flute, clarinet, violin, violoncello, two percussion, piano, guitar
Duration: c. 5'30"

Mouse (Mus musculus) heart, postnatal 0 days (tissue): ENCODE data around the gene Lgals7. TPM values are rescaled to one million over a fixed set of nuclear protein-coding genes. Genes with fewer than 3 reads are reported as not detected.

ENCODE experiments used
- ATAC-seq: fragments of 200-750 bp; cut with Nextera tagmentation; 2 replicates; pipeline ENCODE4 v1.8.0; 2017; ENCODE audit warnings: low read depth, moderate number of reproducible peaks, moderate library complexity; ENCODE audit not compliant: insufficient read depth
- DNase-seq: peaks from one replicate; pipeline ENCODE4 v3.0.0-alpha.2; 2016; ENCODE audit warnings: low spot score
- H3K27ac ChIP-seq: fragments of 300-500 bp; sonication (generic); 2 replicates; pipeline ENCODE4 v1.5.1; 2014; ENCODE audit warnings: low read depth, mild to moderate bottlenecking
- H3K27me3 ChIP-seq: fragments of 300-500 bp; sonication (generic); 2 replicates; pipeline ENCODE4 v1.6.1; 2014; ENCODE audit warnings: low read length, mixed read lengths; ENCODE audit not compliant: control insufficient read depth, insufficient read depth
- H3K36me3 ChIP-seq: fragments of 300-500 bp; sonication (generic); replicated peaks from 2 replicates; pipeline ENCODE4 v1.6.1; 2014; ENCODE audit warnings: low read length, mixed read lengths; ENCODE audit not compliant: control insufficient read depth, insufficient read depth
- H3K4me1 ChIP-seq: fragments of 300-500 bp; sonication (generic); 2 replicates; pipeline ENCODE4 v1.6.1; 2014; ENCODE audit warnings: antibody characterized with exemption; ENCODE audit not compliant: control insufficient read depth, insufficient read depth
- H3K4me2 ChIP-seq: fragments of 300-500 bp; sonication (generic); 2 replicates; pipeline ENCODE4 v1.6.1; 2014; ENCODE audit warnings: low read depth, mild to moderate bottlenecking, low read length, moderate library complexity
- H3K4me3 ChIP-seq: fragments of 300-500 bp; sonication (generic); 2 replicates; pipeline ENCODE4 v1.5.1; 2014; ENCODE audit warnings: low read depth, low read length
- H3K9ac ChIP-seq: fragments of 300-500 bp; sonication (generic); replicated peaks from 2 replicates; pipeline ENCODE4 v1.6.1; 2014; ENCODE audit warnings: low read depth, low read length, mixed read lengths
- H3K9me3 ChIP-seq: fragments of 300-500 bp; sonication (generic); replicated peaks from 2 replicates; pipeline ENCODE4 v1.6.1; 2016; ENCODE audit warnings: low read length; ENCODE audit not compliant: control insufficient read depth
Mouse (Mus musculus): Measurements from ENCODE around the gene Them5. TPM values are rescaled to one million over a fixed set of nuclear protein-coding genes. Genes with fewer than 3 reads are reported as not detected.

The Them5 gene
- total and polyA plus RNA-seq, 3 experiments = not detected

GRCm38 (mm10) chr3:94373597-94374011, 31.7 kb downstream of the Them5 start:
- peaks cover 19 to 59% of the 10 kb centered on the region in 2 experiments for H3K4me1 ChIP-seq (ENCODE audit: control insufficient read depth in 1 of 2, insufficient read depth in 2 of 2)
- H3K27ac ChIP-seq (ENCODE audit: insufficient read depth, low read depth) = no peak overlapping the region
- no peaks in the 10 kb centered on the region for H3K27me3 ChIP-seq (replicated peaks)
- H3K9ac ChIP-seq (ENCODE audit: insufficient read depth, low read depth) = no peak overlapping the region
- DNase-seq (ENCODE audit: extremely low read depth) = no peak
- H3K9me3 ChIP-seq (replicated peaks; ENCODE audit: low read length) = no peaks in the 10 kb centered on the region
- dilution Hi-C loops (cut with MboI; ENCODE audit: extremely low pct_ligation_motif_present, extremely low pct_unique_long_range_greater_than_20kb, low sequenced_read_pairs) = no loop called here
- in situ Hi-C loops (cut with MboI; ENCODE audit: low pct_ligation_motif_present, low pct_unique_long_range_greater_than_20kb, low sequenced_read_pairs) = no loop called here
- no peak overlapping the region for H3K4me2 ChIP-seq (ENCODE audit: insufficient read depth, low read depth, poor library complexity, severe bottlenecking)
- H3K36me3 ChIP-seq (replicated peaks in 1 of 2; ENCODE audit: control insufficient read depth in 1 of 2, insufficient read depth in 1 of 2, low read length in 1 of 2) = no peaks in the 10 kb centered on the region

I wrote frammenti di recitativo (“recitative fragments”) as a work to accompany the 2014 tour of Ricardo Zohn-Muldoon’s stunning cantata Comala. It is scored for the same ensemble as the centerpiece of the program, but without voice. This led me to consider a kind of music that is not immediately “vocal”, but that uses certain vocal technique and style as more of a poetic starting point. Recitative – with its typically constrained pitch and flexible rhythm – was the primary idea that kept coming back to me, and its typical features are abstracted and exhibited as isolated elements in this work. Harmonically, brief sections centering on a single pitch emerge from, and disappear back into diffuse, noise-based textures (white noise, percussive effects, quick harmonic glissandi). Flexible, less predictable rhythms are crosscut with moments of rhythmic regularity (repeating tambora chords in the guitar, pulsing articulations in the percussion), presenting a fractured whole. One of the voice’s many expressive mechanisms – portamento – finds its place in this piece in the string glissandi and in the guitar solo’s tuning portamenti (detuning a pitch while it is still ringing). Throughout, the flute hints at a kind of vocality, with hissing sounds and syllabic articulation (articulating a pitch on a specified plosive and vowel). This suggestion reaches its fruition in the closing moments of the work, as the flutist sings a descending glissando against her sustained pitch.